When Negotiating Contract, Trying to Slip in Changes Undetected Can Lead to Fraudulent Inducement Claim

When Negotiating Contract, Trying to Slip in Changes Undetected Can Lead to Fraudulent Inducement Claim

 One common problem when negotiating contracts is keeping track of all the revisions the other side makes without having to re-read the entire contract again and again. Microsoft Word's "track changes" feature is helpful but can still lead to confusion when not used properly. Even when the other contracting party tells you that the only changes are to the language on a particular page, can you really trust that person? A recent opinion from the Western District of Virginia suggests that you can, to a certain extent, because if the other party tries to slip in a material change without alerting you to it, the other party may be liable for fraudulent inducement.

A party can be fraudulently induced to enter a contract when a false representation or omission of a material fact is made knowingly with the intent to mislead and the party signs the contract in reliance on the representation. Concealment of a material fact can constitute a false representation where evidence shows a knowing and deliberate decision not to disclose a material fact.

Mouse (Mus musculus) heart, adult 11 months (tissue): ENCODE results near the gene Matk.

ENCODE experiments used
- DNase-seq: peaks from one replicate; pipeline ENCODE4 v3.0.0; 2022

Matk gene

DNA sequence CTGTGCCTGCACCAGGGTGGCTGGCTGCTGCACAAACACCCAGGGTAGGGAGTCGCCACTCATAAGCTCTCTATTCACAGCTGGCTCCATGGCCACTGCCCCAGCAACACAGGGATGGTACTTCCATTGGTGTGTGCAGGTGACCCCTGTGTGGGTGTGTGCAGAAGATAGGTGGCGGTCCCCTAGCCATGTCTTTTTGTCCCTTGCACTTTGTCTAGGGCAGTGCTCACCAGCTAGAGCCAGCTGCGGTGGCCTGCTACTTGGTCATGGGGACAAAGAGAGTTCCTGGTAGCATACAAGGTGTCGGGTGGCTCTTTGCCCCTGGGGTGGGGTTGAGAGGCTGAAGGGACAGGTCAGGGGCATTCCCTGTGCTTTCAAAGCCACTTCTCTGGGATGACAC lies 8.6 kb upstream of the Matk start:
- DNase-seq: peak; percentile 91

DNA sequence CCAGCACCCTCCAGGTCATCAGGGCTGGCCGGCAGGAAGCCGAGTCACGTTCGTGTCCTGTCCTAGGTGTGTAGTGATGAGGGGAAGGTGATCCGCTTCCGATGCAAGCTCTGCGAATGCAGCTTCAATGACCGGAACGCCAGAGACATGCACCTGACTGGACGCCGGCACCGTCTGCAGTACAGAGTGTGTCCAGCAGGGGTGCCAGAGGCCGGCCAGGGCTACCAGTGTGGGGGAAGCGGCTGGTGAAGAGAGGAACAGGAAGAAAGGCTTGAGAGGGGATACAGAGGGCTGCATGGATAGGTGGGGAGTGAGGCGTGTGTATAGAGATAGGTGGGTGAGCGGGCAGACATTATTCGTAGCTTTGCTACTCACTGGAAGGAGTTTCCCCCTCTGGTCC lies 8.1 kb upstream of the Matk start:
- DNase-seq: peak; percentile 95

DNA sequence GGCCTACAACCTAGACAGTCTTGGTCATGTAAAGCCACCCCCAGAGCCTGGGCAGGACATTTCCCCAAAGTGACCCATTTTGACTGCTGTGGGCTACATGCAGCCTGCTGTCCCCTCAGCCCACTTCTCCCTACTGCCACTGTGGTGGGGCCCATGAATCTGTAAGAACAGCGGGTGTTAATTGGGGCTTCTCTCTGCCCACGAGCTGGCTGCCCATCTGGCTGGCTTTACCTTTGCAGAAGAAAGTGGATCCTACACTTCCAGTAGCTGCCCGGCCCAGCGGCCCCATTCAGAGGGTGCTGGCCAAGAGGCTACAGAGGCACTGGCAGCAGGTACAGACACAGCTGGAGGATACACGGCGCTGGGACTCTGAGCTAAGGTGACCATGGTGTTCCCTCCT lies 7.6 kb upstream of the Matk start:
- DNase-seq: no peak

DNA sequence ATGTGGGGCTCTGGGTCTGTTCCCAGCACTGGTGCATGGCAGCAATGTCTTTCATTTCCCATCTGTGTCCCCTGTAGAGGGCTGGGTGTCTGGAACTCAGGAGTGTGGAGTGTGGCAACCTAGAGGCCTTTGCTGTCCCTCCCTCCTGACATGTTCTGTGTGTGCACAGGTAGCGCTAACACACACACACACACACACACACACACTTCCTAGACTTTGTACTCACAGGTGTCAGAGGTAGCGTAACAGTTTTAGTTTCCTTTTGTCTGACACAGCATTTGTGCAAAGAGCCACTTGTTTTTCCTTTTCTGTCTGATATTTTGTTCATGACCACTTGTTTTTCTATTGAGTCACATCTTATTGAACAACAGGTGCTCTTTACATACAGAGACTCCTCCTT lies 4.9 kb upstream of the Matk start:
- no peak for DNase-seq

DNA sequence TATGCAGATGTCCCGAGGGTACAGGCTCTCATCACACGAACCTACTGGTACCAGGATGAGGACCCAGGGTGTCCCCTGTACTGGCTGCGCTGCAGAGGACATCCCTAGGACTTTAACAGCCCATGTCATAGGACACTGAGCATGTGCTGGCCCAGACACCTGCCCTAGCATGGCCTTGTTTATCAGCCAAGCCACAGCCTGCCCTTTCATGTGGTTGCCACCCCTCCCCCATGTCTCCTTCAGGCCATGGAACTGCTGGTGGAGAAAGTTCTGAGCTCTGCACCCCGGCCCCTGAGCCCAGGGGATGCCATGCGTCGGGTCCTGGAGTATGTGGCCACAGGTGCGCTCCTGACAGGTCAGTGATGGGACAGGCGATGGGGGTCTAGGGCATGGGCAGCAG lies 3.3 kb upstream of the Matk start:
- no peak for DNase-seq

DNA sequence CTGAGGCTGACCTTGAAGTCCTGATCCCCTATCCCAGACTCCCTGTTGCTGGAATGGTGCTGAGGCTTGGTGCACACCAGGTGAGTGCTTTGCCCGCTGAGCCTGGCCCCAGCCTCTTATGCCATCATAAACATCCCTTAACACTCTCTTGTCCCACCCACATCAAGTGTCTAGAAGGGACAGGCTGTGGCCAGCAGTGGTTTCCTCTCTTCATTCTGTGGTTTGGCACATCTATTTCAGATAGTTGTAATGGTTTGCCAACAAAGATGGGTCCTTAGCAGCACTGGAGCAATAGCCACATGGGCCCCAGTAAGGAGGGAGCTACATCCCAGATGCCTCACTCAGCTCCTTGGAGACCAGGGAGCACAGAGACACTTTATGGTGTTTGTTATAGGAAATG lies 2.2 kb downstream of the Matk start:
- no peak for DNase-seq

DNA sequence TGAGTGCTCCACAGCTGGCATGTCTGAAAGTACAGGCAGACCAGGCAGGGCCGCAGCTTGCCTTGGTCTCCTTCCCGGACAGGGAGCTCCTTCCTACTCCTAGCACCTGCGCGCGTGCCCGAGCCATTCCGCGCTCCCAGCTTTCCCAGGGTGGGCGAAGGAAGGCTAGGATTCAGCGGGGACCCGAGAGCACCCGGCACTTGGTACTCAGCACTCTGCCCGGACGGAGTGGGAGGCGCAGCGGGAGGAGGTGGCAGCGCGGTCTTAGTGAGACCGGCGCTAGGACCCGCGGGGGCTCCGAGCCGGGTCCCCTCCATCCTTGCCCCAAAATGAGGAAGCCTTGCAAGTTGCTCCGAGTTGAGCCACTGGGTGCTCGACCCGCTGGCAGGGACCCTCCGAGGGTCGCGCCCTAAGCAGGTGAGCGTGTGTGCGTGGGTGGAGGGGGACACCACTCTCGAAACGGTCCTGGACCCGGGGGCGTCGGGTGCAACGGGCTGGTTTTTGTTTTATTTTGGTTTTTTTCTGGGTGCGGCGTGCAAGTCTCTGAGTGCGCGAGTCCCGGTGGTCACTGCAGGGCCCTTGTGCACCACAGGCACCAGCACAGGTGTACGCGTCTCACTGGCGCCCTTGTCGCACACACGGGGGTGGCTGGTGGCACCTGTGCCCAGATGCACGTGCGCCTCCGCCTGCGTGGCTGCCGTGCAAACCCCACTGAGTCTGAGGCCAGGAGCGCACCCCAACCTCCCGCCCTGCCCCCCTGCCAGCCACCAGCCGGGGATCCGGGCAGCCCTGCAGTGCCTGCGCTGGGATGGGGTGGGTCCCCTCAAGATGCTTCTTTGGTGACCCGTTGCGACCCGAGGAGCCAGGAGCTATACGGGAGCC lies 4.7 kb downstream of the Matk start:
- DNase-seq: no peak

In Whalen v. Rutherford, Jacqueline Whalen and James Rutherford maintained a romantic and business relationship for over twenty years. In 1985, they formed W&R Partnership to manage a horse farm and breeding operation. According to the Partnership Agreement, Whalen was the managing partner and would receive a salary to be determined by both parties commensurate with her time and effort. Rutherford agreed to move in with Whalen and finance the construction of a new house on the property, so Whalen granted Rutherford a joint tenancy interest in the property.

Whalen and Rutherford signed a deed of trust on the property, securing a mortgage loan of $1.4 million. Rutherford asked his employee to draft an agreement governing the use of the property. The first draft of the agreement provided that Rutherford would pay the mortgage, insurance and taxes on the property. Whalen approved the first agreement subject to the deletion of a paragraph requiring her to maintain property and casualty insurance on the property. Rutherford revised the agreement, but did not confine his changes to those requested by Whalen. Instead, he changed the language to require Whalen to make the mortgage, insurance and tax payments, and to provide that Rutherford would reimburse her. Rutherford's agent called Whalen and told her that "the changes were made" and instructed her to sign the last page of the agreement before the attorney's office closed.

Read the rest of the article at the Virginia Business Litigation Lawyer blog.

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